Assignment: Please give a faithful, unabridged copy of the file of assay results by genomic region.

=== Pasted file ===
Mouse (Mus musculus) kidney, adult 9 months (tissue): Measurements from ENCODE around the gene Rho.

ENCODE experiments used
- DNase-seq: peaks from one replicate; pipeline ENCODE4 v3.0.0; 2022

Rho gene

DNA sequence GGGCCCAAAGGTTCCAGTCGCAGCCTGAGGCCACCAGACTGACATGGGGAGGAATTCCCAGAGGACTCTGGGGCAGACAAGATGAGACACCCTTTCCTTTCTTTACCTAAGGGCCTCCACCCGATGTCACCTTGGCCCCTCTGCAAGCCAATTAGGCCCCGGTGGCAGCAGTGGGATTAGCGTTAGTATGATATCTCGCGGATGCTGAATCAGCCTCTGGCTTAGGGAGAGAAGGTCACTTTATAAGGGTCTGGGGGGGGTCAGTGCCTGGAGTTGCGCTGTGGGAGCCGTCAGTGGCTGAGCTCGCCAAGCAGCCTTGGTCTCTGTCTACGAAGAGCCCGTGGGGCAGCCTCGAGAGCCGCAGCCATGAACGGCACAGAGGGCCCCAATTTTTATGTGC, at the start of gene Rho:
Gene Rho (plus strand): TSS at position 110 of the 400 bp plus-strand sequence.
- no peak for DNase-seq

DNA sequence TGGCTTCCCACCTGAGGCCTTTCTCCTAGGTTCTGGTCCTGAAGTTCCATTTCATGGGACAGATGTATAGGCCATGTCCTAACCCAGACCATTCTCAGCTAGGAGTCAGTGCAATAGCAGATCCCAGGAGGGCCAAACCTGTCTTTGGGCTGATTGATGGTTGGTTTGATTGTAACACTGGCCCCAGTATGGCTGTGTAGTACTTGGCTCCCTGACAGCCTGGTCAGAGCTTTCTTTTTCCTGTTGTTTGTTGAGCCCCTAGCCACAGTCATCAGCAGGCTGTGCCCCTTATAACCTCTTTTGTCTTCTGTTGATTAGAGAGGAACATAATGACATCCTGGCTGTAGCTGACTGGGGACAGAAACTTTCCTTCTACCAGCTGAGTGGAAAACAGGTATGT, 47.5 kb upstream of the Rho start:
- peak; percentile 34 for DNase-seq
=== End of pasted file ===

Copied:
Mouse (Mus musculus) kidney, adult 9 months (tissue): Measurements from ENCODE around the gene Rho.

ENCODE experiments used
- DNase-seq: peaks from one replicate; pipeline ENCODE4 v3.0.0; 2022

Rho gene

DNA sequence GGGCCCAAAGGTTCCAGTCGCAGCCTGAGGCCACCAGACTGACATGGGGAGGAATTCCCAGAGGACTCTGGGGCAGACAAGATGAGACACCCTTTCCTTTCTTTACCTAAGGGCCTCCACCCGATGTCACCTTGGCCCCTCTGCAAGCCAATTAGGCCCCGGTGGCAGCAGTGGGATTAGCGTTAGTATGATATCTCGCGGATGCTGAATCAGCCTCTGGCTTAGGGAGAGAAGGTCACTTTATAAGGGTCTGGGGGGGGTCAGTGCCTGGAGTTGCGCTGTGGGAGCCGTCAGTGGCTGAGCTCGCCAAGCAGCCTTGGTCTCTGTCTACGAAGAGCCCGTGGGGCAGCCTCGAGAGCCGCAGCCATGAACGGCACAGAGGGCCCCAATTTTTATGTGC, at the start of gene Rho:
Gene Rho (plus strand): TSS at position 110 of the 400 bp plus-strand sequence.
- no peak for DNase-seq

DNA sequence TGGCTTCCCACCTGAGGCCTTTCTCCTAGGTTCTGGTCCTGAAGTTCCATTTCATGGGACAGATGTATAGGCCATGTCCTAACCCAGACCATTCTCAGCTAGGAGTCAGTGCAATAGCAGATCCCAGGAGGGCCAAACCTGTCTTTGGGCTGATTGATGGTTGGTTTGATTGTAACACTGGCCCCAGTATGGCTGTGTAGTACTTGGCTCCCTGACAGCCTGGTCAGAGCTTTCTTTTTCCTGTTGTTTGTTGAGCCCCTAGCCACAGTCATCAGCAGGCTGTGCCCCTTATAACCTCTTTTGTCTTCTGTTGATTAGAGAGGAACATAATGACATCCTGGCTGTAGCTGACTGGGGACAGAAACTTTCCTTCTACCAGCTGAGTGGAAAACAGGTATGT, 47.5 kb upstream of the Rho start:
- peak; percentile 34 for DNase-seq